Scottish Natural Heritage (SNH) provides funding to seven community ranger services in Scotland. In today’s guest blog we join Foula Ranger Service to find out what life has been like during lockdown on one of the most remote inhabited islands in Europe.
Here on Foula, we are used to isolation. Many a day, in the winter, neither plane nor ferry can cross the miles between here and the rest of Shetland. Weeks can pass without seeing anyone else except fellow islanders. But, somehow, lockdown feels different, like we are stuck in some strange dream.
For Foula Ranger Service, this would usually be our busiest time of year. There are three part-time rangers, all local crofters, myself (Sheila), Magnie and Fran, plus support from volunteers. We work to conserve, monitor and interpret Foula’s unique natural and cultural heritage for our community and visitors from around the world.
Usually summer would be cruise ship season for the island. The ships carry up to 150 passengers, an invasion for our small population, so we plan carefully. We use our Community Hall to help contain them, decorating it with interpretive displays, and from home bakes to music, pet lambs and a peat-cutting demonstration, our fantastic volunteers and local community all lend a hand.
Sun and blue seas or a day of rain and mist, there are some wonderful walks on the island we would usually guide visitors along. The long North Walk is my favourite. On a fine day I head up to Est Hoevdi to see the high cliffs of the Nort Bank, soaring above us, a sheer wall 700ft high. If it is rain and mist, Gaada Stack looms out of the whiteness just offshore, backed up by the great rock teeth of Sheepie and the Stacks o da Logit.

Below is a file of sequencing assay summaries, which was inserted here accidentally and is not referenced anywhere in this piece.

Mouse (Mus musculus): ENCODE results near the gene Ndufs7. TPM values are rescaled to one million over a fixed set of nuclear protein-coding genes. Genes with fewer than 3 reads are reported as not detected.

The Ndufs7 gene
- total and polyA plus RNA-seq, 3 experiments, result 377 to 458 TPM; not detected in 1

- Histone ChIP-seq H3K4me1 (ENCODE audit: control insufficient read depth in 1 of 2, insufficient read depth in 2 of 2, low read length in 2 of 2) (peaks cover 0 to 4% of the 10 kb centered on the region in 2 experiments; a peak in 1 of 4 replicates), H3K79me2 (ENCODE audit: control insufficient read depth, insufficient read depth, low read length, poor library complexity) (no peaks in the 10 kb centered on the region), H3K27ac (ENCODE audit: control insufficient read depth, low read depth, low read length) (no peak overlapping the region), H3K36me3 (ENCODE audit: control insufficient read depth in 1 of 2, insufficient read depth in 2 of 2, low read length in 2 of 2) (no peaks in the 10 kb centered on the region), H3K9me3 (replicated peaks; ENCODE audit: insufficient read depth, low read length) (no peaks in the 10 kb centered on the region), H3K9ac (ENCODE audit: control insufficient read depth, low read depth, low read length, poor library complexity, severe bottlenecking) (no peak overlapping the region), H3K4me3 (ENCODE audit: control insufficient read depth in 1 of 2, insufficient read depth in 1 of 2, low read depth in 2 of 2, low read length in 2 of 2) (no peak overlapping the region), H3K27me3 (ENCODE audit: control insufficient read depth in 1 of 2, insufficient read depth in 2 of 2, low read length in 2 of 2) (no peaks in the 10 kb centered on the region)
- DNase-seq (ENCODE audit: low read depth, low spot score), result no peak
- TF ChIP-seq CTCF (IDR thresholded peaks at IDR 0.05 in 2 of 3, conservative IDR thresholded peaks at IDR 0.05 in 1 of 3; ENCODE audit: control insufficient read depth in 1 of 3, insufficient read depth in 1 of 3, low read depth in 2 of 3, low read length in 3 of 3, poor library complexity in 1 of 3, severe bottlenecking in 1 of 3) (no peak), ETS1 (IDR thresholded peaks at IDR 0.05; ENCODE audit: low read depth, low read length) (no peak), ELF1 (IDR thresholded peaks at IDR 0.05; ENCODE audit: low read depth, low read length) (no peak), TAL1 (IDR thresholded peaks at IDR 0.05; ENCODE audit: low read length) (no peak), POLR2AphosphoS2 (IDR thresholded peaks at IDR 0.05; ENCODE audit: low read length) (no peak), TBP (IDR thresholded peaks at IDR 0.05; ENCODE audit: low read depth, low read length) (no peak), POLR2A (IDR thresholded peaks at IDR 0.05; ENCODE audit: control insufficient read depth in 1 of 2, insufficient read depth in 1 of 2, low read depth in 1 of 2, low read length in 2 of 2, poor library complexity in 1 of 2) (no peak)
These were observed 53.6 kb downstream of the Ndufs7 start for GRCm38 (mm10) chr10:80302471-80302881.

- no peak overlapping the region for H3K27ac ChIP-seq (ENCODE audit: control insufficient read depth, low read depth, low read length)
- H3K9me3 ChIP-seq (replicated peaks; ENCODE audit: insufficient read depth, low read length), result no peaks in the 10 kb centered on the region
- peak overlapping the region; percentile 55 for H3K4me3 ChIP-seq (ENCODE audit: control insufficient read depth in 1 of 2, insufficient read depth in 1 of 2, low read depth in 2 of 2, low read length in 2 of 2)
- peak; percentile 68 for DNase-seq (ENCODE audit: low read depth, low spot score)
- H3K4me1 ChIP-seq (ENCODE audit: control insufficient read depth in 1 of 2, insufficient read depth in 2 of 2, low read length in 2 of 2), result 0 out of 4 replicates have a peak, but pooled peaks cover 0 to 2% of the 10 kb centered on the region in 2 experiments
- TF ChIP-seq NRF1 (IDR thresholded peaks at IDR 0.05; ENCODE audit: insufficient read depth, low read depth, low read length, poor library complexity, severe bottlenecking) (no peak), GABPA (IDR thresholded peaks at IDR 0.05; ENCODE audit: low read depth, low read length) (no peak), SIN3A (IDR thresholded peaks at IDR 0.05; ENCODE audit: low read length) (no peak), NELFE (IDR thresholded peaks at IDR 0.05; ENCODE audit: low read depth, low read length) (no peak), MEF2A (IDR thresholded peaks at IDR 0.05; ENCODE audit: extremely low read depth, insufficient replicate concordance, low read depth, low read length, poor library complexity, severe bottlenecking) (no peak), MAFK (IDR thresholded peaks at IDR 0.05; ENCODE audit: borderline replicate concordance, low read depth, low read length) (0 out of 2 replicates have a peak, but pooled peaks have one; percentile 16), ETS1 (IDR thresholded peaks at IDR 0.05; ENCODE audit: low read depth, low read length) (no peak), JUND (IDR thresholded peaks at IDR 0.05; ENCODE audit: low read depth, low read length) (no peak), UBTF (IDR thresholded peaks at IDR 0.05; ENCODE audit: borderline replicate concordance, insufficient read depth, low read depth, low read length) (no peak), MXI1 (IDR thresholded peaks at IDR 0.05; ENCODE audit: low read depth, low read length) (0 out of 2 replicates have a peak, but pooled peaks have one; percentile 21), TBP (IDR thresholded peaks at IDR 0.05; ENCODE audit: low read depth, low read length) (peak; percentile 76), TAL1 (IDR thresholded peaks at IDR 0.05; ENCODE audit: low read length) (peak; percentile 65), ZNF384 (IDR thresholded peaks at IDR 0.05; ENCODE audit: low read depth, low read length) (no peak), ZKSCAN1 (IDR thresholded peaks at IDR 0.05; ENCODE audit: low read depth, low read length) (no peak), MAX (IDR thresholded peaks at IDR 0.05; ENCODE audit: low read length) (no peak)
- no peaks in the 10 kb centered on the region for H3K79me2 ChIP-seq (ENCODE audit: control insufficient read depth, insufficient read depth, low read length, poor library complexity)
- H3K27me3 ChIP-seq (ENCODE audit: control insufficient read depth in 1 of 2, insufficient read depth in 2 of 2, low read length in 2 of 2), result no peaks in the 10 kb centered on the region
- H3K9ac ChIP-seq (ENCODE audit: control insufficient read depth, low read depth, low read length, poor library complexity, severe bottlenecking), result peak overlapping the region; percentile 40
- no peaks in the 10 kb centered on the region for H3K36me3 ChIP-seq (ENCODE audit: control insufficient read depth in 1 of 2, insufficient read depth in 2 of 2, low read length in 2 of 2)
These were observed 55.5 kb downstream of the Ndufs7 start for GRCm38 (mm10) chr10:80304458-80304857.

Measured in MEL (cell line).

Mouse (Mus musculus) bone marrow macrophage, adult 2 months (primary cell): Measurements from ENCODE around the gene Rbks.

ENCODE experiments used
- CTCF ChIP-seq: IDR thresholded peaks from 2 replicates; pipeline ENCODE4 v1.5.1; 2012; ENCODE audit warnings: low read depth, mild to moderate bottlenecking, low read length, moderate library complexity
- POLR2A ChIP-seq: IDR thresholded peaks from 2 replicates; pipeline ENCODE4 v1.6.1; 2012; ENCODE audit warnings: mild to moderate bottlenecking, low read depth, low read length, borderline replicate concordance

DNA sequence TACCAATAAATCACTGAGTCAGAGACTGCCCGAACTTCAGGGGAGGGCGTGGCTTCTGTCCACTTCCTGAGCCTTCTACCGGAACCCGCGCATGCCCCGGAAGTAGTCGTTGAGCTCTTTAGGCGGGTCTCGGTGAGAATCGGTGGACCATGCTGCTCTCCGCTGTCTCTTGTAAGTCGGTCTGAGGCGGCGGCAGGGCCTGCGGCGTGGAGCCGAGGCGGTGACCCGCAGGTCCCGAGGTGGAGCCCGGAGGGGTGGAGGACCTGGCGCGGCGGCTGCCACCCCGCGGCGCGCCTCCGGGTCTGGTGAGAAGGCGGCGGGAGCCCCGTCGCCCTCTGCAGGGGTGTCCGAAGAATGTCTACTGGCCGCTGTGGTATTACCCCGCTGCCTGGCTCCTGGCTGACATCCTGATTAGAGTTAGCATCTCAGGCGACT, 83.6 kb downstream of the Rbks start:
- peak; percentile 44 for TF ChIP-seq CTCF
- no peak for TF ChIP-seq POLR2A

Along the coast to the War Memorial, you can wander among the wildflowers, spotting birds and seals while for slower walkers there is the road with orchids, marsh marigolds and skylarks singing.
For us, welcoming cruise ship guests is like a big party, a chance to meet an array of interesting people from all over the world, see new faces, hear new voices. We go home buoyed up with the knowledge that they loved our island.
But this year is, of course, very different. There have been no cruise ships, no planes, no visitors and no school. Summer may have been cancelled but we are using this time productively to review our plans, refresh interpretative materials, explore online options and, after 20 years as rangers, writing our first ever blog!
Meanwhile nature continues its usual cycle. The seabirds are back. Shags have already laid, gannets sit snug on nests, guillemots crowd the ledges. Inland, bonxies claim every square foot of hill and moorland and the evening sky hums with snipe drumming. Lambing is safely over and islanders are busy cutting peats. Slowly our world turns green.
We look forward to welcoming visitors back to this special place again once life gets back to normal. In the meantime, you can get more of a glimpse of our island life and its special wildlife, history and culture by visiting Foula Heritage’s Facebook page.
All images ©Foula Ranger Service